SPRINGFIELD, Mass. - As Greece faced a debt crisis, the government passed strict austerity measures, including tax hikes and cuts in public-sector pay.
That sparked angry protests, strikes, and riots as Greek unemployment skyrocketed and the crisis spread to other European nations. It also incited a rush of people checking online dictionaries for the definition of austerity.
The 14th-century noun, defined as "the quality or state of being austere" and "enforced or extreme economy," set off enough searches that Merriam-Webster named it its Word of the Year for 2010, the dictionary's editors announced Monday.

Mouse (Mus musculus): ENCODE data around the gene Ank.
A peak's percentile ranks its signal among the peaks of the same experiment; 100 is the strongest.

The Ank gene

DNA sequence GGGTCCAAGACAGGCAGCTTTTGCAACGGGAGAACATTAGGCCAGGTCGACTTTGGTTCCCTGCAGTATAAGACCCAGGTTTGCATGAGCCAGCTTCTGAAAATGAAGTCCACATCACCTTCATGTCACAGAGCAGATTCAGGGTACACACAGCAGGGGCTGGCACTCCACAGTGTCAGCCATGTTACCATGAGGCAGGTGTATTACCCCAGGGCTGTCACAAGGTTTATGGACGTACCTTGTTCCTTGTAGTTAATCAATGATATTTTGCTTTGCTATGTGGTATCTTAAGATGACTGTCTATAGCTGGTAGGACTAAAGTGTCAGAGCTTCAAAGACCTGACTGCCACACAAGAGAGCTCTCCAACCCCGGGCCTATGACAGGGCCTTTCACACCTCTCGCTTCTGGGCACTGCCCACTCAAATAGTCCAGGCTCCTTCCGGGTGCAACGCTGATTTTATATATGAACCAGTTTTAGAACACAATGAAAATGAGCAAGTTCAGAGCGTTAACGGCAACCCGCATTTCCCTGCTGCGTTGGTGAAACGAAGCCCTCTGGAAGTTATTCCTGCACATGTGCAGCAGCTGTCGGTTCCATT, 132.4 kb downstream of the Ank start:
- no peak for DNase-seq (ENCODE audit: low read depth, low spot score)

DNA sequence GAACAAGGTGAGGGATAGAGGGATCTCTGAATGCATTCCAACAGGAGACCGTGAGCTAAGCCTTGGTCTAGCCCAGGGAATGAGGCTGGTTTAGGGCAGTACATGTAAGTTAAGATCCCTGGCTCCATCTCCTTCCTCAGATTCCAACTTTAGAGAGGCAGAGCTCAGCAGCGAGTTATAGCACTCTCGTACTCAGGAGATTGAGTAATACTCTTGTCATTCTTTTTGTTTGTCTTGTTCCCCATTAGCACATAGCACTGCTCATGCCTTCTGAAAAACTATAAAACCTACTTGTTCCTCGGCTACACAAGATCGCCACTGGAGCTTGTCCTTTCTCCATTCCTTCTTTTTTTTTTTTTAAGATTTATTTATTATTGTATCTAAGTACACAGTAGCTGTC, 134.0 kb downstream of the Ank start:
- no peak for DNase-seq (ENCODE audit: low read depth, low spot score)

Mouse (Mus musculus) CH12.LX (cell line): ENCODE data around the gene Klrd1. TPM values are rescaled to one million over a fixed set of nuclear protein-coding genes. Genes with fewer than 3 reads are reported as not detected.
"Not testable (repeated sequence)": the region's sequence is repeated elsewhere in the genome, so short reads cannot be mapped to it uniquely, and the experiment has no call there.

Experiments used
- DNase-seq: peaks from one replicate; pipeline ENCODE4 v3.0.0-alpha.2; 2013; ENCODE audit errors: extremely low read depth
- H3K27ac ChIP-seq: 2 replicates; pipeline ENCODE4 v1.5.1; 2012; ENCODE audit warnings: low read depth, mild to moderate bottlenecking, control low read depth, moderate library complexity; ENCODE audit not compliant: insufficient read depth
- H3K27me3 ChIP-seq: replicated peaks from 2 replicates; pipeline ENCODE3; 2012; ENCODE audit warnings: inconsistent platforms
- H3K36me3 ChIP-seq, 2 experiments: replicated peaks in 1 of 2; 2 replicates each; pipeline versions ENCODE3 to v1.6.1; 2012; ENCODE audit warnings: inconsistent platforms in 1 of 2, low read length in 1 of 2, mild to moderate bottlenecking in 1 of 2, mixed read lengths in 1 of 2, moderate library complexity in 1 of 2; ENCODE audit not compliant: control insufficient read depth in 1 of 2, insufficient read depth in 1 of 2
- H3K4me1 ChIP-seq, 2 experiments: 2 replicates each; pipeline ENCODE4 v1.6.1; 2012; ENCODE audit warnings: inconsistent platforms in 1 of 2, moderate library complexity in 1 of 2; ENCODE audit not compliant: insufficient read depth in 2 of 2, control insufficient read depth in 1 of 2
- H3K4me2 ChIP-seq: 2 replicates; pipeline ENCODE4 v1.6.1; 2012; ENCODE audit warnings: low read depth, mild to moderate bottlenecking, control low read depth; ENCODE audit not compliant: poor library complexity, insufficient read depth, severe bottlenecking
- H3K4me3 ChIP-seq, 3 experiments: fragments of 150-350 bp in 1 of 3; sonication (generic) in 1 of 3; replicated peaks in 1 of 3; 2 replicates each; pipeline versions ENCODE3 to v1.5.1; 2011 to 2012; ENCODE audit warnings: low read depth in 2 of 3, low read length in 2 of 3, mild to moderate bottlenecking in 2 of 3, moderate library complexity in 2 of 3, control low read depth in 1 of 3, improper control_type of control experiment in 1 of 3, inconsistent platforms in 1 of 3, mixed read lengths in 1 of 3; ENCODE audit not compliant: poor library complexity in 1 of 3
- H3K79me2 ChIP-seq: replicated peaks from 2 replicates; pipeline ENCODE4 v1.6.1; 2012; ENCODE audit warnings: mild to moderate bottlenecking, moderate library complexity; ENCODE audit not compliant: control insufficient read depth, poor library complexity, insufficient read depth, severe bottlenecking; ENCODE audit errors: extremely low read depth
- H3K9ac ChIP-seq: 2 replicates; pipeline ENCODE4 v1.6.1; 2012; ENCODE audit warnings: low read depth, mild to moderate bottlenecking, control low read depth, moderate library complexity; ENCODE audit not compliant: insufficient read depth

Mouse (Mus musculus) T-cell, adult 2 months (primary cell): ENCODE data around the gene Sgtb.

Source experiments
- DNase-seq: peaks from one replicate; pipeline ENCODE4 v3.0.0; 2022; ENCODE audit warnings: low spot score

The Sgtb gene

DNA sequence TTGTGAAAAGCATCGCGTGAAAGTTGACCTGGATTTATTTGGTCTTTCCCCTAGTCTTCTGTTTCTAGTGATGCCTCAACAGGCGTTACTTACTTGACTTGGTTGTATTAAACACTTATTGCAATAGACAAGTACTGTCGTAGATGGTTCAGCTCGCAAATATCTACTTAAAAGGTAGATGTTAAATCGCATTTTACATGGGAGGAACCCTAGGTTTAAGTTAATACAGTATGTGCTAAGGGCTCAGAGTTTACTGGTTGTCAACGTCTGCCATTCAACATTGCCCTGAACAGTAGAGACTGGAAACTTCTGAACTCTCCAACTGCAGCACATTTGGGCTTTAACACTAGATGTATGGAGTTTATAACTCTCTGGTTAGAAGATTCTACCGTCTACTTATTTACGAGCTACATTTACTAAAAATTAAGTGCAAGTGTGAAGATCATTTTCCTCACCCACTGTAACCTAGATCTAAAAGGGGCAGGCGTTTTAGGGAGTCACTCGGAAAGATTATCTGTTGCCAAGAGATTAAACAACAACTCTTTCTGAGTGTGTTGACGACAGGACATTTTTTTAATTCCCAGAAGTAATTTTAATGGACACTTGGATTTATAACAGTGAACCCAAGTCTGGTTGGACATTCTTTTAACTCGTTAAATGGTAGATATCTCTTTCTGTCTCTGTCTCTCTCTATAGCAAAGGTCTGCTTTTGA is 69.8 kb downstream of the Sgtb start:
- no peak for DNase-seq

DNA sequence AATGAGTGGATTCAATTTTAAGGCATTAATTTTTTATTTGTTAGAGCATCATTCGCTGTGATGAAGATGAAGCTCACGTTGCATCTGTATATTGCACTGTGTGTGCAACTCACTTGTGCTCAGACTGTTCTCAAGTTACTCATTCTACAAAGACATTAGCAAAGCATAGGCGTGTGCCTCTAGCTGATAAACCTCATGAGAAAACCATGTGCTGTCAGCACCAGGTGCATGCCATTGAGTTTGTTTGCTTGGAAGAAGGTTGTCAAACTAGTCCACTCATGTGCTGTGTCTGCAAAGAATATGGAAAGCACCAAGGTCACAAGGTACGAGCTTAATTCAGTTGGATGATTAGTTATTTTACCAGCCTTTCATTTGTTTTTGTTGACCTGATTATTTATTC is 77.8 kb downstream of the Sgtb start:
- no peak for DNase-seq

John Morse, the dictionary's president and publisher, said austerity triggered more than 250,000 searches on its free online tool.
Runners-up included pragmatic, moratorium, socialism, and bigot - with interest in the last word resulting from public uses by former British Prime Minister Gordon Brown, former CNN host Rick Sanchez, and former NPR senior analyst Juan Williams.
Peter Sokolowski, Merriam-Webster's editor-at-large, said this year's top-10 words were associated with news events or coverage, which editors believe resulted in prolonged jumps in searches.
For example, socialism was searched, editors believe, because of coverage of federal bailouts and the Democratic-backed health-care legislation. And editors noticed that pragmatic was looked up a number of times after the midterm elections.
Rounding out the top-10 list were doppelganger, shellacking, ebullient, dissident, and furtive.